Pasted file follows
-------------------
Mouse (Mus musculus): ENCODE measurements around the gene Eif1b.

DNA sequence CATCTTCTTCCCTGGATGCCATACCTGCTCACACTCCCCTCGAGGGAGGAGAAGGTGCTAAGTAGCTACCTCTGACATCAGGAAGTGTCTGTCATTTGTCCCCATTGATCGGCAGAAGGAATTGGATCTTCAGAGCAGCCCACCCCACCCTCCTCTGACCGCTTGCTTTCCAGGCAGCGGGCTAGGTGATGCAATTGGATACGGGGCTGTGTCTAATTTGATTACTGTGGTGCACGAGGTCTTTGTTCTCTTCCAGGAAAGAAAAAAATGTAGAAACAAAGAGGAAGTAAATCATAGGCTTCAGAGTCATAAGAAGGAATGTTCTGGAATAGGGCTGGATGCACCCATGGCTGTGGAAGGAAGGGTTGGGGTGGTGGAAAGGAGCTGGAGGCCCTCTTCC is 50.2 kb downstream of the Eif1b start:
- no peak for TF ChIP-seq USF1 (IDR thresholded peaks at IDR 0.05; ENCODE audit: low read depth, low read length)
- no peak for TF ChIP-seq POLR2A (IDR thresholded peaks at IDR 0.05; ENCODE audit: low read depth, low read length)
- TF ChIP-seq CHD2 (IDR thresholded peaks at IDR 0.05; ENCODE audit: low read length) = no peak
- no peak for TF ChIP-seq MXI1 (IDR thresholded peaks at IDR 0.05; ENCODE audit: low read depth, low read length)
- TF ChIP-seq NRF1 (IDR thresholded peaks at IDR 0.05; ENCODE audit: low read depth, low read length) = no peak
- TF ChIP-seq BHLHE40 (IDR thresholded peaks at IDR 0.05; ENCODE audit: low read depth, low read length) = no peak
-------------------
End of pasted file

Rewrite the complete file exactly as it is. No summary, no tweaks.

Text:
Mouse (Mus musculus): ENCODE measurements around the gene Eif1b.

DNA sequence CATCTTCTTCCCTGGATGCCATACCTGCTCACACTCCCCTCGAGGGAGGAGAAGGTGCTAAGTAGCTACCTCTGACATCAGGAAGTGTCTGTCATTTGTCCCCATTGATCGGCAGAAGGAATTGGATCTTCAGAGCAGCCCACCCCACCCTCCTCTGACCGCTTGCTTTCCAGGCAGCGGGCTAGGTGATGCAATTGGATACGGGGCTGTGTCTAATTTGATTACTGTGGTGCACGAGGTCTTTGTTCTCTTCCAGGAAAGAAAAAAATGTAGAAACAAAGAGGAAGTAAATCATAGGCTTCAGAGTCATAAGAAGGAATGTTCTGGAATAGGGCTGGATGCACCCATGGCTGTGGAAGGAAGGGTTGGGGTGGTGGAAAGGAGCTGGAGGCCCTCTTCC is 50.2 kb downstream of the Eif1b start:
- no peak for TF ChIP-seq USF1 (IDR thresholded peaks at IDR 0.05; ENCODE audit: low read depth, low read length)
- no peak for TF ChIP-seq POLR2A (IDR thresholded peaks at IDR 0.05; ENCODE audit: low read depth, low read length)
- TF ChIP-seq CHD2 (IDR thresholded peaks at IDR 0.05; ENCODE audit: low read length) = no peak
- no peak for TF ChIP-seq MXI1 (IDR thresholded peaks at IDR 0.05; ENCODE audit: low read depth, low read length)
- TF ChIP-seq NRF1 (IDR thresholded peaks at IDR 0.05; ENCODE audit: low read depth, low read length) = no peak
- TF ChIP-seq BHLHE40 (IDR thresholded peaks at IDR 0.05; ENCODE audit: low read depth, low read length) = no peak